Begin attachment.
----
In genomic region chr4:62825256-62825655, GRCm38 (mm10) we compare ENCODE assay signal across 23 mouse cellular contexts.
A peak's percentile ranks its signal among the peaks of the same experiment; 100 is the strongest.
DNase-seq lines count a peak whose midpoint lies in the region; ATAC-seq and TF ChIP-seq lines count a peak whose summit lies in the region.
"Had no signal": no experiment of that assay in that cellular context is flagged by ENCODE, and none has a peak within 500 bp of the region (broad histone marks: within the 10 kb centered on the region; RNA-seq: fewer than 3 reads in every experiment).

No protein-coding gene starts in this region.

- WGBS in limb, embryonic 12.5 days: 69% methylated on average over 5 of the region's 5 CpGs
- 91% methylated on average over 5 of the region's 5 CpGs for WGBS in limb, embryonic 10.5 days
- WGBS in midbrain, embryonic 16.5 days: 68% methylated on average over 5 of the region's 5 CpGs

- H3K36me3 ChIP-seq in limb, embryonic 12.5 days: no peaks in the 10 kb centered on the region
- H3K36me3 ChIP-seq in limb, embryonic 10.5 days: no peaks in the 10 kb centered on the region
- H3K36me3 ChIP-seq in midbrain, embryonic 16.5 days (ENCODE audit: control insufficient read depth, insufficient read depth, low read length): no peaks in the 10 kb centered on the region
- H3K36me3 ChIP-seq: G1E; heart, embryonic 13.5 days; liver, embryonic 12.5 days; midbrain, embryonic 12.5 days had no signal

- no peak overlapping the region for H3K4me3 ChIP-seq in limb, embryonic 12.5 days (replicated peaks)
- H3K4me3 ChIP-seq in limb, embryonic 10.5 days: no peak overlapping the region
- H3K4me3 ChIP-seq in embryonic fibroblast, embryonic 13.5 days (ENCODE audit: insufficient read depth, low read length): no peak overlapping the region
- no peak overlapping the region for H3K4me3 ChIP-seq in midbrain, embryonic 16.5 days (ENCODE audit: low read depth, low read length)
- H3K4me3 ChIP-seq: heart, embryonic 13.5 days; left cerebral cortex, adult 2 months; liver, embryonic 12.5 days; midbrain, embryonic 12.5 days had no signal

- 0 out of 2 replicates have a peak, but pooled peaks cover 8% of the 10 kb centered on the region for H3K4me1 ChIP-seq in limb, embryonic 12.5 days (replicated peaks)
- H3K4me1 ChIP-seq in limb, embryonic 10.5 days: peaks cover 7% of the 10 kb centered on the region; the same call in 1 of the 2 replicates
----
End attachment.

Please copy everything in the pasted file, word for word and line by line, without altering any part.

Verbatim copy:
In genomic region chr4:62825256-62825655, GRCm38 (mm10) we compare ENCODE assay signal across 23 mouse cellular contexts.
A peak's percentile ranks its signal among the peaks of the same experiment; 100 is the strongest.
DNase-seq lines count a peak whose midpoint lies in the region; ATAC-seq and TF ChIP-seq lines count a peak whose summit lies in the region.
"Had no signal": no experiment of that assay in that cellular context is flagged by ENCODE, and none has a peak within 500 bp of the region (broad histone marks: within the 10 kb centered on the region; RNA-seq: fewer than 3 reads in every experiment).

No protein-coding gene starts in this region.

- WGBS in limb, embryonic 12.5 days: 69% methylated on average over 5 of the region's 5 CpGs
- 91% methylated on average over 5 of the region's 5 CpGs for WGBS in limb, embryonic 10.5 days
- WGBS in midbrain, embryonic 16.5 days: 68% methylated on average over 5 of the region's 5 CpGs

- H3K36me3 ChIP-seq in limb, embryonic 12.5 days: no peaks in the 10 kb centered on the region
- H3K36me3 ChIP-seq in limb, embryonic 10.5 days: no peaks in the 10 kb centered on the region
- H3K36me3 ChIP-seq in midbrain, embryonic 16.5 days (ENCODE audit: control insufficient read depth, insufficient read depth, low read length): no peaks in the 10 kb centered on the region
- H3K36me3 ChIP-seq: G1E; heart, embryonic 13.5 days; liver, embryonic 12.5 days; midbrain, embryonic 12.5 days had no signal

- no peak overlapping the region for H3K4me3 ChIP-seq in limb, embryonic 12.5 days (replicated peaks)
- H3K4me3 ChIP-seq in limb, embryonic 10.5 days: no peak overlapping the region
- H3K4me3 ChIP-seq in embryonic fibroblast, embryonic 13.5 days (ENCODE audit: insufficient read depth, low read length): no peak overlapping the region
- no peak overlapping the region for H3K4me3 ChIP-seq in midbrain, embryonic 16.5 days (ENCODE audit: low read depth, low read length)
- H3K4me3 ChIP-seq: heart, embryonic 13.5 days; left cerebral cortex, adult 2 months; liver, embryonic 12.5 days; midbrain, embryonic 12.5 days had no signal

- 0 out of 2 replicates have a peak, but pooled peaks cover 8% of the 10 kb centered on the region for H3K4me1 ChIP-seq in limb, embryonic 12.5 days (replicated peaks)
- H3K4me1 ChIP-seq in limb, embryonic 10.5 days: peaks cover 7% of the 10 kb centered on the region; the same call in 1 of the 2 replicates